The success of the Scout movement led to its imitation in many countries, notably in Germany. There, too, the little troops began to march along the roads already trampled by the legions. The Great War swept across the world. Boy Scouts played their part. Their keen eyes were added to the watchers along the coasts; and in the air raids we saw the spectacle of children of twelve and fourteen performing with perfect coolness and composure the useful functions assigned to them in the streets and public offices. Many venerable, famous institutions and systems long honored by men perished in the storm; but the Boy Scout Movement survived. It survived not only the War, but the numbing reactions of the aftermath. While so many elements in the life and spirit of the victorious nations seemed to be lost in stupor, it flourished and grew increasingly. Its motto gathers new national significance as the years unfold upon our island. It speaks to every heart its message of duty and honor: “Be Prepared” to stand up faithfully for Right and Truth, however the winds may blow.

Noah at Voyageur?

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Will Noah bring his canoe and animals to Voyageur second weekend next weekend?

What does a Chartered Organization Representative do?

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An organization sponsoring one or more scout units is a Chartered Organization. This is an organization who has entered into an agreement with Crossroads of America Council to follow the BSA system. Part of that agreement requires the Chartered Organization to appoint a member of the organization or a staff member of the organization to serve as the Chartered Organization Representative.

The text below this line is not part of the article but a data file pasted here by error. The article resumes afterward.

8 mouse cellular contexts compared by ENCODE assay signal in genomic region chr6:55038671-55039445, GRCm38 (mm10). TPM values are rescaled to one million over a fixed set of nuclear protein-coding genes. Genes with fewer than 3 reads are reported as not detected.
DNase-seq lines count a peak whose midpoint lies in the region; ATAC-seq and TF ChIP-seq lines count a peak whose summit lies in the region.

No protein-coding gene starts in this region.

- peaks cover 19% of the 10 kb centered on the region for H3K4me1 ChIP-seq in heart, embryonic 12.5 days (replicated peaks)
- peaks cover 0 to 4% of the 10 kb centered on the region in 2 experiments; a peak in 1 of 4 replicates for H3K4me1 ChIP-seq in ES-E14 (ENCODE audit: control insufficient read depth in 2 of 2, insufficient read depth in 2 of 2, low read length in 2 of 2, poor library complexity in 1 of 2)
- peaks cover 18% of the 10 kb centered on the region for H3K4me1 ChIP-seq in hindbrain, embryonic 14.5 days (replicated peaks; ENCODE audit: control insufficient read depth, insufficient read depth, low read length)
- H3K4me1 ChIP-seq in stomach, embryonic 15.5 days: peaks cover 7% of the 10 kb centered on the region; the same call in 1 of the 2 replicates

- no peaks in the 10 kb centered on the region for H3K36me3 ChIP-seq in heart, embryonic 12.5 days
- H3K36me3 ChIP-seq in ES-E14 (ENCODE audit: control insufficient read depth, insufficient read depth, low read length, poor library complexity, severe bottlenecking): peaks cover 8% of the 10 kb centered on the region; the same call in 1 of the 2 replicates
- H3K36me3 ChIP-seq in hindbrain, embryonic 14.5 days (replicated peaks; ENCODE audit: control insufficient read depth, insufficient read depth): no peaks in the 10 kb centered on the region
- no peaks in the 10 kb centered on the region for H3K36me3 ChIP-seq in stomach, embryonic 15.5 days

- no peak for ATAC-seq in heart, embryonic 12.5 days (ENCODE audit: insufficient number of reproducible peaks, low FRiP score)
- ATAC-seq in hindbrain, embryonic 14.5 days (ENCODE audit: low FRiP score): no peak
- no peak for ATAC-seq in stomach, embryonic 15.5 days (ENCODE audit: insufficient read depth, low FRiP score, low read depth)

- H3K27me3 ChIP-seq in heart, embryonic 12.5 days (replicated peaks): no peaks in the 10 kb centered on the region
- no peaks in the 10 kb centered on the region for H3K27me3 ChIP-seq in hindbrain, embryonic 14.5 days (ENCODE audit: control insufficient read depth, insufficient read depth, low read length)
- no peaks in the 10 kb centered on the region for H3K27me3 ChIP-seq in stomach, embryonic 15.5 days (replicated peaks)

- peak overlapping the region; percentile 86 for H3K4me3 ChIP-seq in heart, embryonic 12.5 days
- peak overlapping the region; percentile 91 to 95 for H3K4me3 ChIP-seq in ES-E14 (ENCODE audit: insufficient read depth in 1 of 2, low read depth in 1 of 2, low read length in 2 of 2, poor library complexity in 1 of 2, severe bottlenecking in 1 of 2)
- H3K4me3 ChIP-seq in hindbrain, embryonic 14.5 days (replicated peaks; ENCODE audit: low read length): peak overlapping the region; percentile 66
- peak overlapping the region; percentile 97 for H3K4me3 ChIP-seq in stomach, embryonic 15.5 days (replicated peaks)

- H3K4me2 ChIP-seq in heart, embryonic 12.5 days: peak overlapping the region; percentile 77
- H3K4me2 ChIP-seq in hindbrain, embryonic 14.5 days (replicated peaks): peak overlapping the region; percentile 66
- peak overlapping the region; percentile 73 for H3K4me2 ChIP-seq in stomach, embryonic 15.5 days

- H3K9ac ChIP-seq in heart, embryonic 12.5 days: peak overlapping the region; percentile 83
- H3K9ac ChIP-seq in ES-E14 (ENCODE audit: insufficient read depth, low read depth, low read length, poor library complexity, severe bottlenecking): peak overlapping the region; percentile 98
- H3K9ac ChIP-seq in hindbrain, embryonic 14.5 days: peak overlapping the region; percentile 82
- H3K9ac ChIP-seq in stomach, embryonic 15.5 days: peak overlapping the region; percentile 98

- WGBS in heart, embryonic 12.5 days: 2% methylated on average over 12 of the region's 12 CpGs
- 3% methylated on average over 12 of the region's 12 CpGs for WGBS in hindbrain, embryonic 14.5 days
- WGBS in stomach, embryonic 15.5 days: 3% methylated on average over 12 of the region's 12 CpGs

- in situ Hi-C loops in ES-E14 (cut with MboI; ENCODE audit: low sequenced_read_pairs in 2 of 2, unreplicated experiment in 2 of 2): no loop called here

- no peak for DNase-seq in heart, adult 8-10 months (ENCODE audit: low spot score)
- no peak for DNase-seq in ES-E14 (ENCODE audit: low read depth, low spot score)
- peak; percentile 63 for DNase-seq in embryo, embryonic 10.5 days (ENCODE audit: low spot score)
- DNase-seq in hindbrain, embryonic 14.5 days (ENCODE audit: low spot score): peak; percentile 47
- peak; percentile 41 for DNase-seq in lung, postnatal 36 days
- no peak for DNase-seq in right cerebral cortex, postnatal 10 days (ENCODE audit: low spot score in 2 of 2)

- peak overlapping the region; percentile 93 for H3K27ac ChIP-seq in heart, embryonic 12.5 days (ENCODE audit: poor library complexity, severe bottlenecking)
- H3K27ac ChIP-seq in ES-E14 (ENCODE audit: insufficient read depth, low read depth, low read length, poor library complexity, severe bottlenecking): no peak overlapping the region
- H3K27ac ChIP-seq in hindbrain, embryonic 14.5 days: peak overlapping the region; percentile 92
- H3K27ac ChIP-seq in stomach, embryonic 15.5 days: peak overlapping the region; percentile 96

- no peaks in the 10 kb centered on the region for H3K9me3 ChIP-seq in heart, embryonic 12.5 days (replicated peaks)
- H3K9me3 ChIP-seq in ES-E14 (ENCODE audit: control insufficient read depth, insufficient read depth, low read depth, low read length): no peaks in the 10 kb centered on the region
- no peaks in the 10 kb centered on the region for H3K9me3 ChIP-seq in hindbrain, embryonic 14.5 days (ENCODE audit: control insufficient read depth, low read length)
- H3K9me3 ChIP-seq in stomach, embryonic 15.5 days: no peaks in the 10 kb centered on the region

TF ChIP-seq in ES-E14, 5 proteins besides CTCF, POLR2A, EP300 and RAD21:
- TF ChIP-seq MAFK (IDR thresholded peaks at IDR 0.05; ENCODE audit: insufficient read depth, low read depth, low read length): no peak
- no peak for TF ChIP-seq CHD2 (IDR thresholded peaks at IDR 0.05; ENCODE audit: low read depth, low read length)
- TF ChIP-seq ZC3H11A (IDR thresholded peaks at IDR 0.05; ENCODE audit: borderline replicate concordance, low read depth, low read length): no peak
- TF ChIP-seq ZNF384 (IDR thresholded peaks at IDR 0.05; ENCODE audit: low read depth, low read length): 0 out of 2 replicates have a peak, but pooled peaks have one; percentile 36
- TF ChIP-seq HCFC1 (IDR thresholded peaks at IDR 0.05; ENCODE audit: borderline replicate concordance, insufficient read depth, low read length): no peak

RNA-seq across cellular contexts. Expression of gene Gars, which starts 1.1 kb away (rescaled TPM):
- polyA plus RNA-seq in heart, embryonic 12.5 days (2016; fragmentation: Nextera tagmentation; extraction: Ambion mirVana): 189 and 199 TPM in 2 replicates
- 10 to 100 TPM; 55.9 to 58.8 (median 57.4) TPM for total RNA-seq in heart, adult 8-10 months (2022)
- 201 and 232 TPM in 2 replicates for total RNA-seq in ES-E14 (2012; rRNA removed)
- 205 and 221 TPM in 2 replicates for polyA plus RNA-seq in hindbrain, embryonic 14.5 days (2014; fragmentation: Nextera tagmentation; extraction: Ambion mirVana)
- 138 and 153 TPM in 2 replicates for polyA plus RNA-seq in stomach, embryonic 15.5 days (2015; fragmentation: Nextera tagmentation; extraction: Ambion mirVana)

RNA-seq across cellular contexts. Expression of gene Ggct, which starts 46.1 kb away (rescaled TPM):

So that begs the question: what is a supposed a Chartered Organization Representative do?

A Chartered Organization Representative is supposed to serve as the chief scouting officer of the Chartered Organization. The COR makes sure that the scout units at the chartered organization have sufficient adult leaders as committee members, scoutmasters or cubmasters, and den leaders. The COR serves as a liaison between three organizations: (1) Crossroads of America Council as a voting member at the council annual meeting and as a voting member of North Star District, (2) the Chartered Organization, and (3) the scout unit.

Healthy scout units have active CORs. CORs visit unit meetings often enough to be aware of the unit’s needs and strengths but is not necessarily an active unit leader day-to-day. (CORs can serve concurrently as unit chairs, but not cubmaster or scoutmaster.) Active CORs have a specific role at the District level, so that the unit is providing resources to district and the district is responsive to a unit’s needs.

If your COR is not able to fulfill those duties personally, you should inquire whether a new COR is the best practice. If the Chartered Organization has a limited of persons who are eligible to serve as COR, you should work with your Unit Commissioner on finding the optimal solution for your COR.

Remember that the Chartered Organization has entered into a contract to appoint a COR who is able fulfill those duties. With that in mind along with “A scout is trustworthy [and] helpful . . .,” all CORs should be considering what their passion is that would make a meaningful contribution to District.